The Curse of the Wendigo by Rick Yancey

The Curse of the Wendigo is an incredible sequel to an incredible book. Days after finishing the first book, The Monstrumologist, I found myself longing for more time with the characters, more time in the world author Rick Yancey created. I didn’t know that there would be a sequel, and when I found out, I was overjoyed. The second book, The Curse of the Wendigo, is just about as wonderful as The Monstrumologist.
The books tell the story of Will Henry, a young apprentice to Dr. Pellinore Warthrop, a mostrumologist (a scientist who studies monstrous beasts) in the late-1800s. In the first book, the monster upon which the plot builds is the colossal, cannibalistic Anthropophagi. In the second book, the beast is the mythical, humanoid Wendigo.

Rick Yancey’s language is incredible. I enjoyed the language in these books as much as my favorite poetry. I even read some passages aloud, just to enjoy the feeling of speaking the incredible words. The word choice is so funky, old-fashioned and quirkily beautiful, while frequently quite tongue-and-cheek. I’m a lover of inventive language, so these books are an incredible treat.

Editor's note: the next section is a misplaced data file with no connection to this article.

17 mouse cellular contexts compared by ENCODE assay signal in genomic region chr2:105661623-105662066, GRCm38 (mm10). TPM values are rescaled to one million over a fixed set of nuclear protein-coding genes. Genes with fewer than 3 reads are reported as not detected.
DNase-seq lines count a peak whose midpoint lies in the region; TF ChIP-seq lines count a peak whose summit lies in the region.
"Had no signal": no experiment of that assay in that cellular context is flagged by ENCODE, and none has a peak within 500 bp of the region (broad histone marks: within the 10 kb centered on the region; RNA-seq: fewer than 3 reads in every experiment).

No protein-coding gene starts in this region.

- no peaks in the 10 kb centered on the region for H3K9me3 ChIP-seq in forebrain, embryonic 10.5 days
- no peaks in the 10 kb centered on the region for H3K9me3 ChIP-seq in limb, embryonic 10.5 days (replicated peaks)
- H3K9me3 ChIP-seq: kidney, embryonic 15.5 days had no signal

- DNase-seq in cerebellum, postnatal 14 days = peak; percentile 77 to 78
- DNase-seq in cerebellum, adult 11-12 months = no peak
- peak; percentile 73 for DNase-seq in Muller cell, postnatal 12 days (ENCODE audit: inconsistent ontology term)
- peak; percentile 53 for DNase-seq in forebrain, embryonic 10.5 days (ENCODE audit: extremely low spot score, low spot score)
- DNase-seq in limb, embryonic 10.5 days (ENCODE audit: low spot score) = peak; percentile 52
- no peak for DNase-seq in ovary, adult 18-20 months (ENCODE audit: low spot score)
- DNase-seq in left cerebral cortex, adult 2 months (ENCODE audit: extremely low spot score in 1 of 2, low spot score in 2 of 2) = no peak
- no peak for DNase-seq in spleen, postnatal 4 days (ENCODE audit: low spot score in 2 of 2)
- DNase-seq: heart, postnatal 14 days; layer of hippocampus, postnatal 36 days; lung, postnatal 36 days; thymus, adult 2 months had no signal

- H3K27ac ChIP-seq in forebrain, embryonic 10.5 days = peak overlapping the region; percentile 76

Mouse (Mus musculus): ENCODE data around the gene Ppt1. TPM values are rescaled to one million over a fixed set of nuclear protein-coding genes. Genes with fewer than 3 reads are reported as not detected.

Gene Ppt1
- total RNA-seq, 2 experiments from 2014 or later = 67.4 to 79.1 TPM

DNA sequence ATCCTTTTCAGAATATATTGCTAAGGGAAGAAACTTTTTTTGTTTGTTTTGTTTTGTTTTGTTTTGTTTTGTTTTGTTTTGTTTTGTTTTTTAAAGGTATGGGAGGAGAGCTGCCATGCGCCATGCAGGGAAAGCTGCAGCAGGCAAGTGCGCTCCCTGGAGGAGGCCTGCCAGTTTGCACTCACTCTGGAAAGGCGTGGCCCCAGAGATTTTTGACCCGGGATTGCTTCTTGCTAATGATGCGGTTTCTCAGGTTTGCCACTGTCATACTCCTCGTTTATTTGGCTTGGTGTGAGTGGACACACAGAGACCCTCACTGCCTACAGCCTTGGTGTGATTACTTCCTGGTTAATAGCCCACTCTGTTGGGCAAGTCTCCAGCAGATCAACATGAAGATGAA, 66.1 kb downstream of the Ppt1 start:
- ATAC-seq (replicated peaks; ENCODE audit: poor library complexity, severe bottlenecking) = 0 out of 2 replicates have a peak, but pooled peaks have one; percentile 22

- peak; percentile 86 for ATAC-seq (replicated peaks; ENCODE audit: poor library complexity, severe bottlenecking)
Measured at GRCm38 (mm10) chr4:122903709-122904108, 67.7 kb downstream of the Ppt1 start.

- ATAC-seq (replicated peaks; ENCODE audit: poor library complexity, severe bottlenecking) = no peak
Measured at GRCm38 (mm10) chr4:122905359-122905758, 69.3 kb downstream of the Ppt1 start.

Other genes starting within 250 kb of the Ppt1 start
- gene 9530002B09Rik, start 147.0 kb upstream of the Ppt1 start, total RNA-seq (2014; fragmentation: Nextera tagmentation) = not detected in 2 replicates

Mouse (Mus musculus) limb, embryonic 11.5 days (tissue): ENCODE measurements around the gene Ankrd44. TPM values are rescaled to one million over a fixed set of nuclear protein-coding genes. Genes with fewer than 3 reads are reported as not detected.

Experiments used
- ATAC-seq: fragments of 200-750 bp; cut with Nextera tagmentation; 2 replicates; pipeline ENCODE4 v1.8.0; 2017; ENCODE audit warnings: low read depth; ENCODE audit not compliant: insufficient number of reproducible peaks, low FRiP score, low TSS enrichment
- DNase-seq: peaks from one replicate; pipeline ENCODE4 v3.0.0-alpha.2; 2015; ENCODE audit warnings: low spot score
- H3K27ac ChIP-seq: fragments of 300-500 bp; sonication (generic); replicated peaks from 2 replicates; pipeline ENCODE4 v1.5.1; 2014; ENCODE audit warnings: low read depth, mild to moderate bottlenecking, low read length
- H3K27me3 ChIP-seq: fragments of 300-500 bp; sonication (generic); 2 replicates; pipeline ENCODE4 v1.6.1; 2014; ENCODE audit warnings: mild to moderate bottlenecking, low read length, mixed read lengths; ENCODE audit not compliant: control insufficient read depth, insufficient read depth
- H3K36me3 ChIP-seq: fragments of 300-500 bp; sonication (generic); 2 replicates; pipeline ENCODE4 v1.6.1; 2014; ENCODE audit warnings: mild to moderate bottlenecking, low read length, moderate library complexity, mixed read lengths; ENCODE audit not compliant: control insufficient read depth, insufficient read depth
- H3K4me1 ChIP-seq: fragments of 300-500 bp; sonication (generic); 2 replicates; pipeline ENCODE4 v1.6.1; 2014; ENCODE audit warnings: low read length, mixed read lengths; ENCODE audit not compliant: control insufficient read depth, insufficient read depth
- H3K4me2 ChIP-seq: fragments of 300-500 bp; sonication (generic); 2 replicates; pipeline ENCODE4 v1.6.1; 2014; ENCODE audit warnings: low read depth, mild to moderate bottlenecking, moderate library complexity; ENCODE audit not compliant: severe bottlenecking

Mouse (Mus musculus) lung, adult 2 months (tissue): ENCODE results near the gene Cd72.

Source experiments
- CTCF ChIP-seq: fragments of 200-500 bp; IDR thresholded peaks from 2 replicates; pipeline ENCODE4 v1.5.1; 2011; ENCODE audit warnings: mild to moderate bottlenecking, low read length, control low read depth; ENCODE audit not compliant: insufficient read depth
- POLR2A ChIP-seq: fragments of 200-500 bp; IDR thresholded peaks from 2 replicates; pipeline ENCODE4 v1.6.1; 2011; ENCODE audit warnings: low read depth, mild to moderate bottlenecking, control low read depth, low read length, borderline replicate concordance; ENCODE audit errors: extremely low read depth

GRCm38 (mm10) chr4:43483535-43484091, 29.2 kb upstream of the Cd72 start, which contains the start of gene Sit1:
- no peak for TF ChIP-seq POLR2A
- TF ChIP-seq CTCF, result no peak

I’m consistently amazed by what Rick Yancey puts his characters through. In both The Monstrumologist and The Curse of the Wendigo, the characters, especially the narrator Will Henry, must travel through some of the most terrifying locations I’ve ever read. On several occasions, especially near the end of each book, I found myself reading with my breath held, my heart thumping.
In both books, the author does not censor the gore. Whenever there’s violence, the camera remains still and doesn’t pan away or cut to the aftermath. The author certainly doesn’t glorify the violence, but he also doesn’t flinch from it. It’s as though the narrator’s thinking “This was part of my story, just like everything else. Why not describe it as I would everything else?”
The best word I can use to describe these books is full. You know the feeling when you read a book that’s only operating on a couple of levels, that doesn’t satisfy all the potential of a novel? I think of those books as being slightly empty. But, the Monstrumologist books are the opposite of that—they are full: full of action, quick pacing, fantastically drawn characters, and marvelous language. These books are pretty close to my idea of a perfect book.